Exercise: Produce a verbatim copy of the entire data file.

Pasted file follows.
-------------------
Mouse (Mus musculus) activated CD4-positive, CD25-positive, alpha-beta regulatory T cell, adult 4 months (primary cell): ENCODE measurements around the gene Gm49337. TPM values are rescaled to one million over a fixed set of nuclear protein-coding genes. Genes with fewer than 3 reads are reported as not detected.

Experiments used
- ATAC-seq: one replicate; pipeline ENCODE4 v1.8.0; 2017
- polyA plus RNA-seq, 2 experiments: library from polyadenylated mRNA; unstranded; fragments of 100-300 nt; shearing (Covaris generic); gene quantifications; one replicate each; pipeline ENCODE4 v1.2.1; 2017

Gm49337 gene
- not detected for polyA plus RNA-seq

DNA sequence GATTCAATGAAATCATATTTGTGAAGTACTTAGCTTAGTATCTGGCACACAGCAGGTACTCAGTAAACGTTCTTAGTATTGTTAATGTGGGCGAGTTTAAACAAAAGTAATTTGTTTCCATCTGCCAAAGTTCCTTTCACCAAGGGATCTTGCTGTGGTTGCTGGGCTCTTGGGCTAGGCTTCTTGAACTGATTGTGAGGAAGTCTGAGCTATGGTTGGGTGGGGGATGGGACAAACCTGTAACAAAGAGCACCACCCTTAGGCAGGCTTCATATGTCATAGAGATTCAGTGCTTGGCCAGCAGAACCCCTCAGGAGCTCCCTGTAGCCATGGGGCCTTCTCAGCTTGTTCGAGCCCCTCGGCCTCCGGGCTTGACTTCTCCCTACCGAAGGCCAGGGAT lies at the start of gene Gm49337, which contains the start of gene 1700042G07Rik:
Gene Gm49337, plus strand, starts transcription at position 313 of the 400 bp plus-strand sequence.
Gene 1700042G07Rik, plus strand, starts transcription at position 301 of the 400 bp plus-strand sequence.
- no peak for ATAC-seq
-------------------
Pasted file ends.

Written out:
Mouse (Mus musculus) activated CD4-positive, CD25-positive, alpha-beta regulatory T cell, adult 4 months (primary cell): ENCODE measurements around the gene Gm49337. TPM values are rescaled to one million over a fixed set of nuclear protein-coding genes. Genes with fewer than 3 reads are reported as not detected.

Experiments used
- ATAC-seq: one replicate; pipeline ENCODE4 v1.8.0; 2017
- polyA plus RNA-seq, 2 experiments: library from polyadenylated mRNA; unstranded; fragments of 100-300 nt; shearing (Covaris generic); gene quantifications; one replicate each; pipeline ENCODE4 v1.2.1; 2017

Gm49337 gene
- not detected for polyA plus RNA-seq

DNA sequence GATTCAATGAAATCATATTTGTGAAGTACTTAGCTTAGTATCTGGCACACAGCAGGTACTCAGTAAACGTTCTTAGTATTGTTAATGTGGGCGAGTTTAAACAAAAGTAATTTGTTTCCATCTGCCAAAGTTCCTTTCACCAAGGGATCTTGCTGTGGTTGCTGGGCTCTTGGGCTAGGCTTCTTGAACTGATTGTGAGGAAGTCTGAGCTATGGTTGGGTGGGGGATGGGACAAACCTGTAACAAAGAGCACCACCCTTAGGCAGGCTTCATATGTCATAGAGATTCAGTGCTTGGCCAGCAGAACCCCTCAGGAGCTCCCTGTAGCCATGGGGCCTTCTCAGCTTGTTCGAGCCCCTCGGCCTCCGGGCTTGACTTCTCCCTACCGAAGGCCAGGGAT lies at the start of gene Gm49337, which contains the start of gene 1700042G07Rik:
Gene Gm49337, plus strand, starts transcription at position 313 of the 400 bp plus-strand sequence.
Gene 1700042G07Rik, plus strand, starts transcription at position 301 of the 400 bp plus-strand sequence.
- no peak for ATAC-seq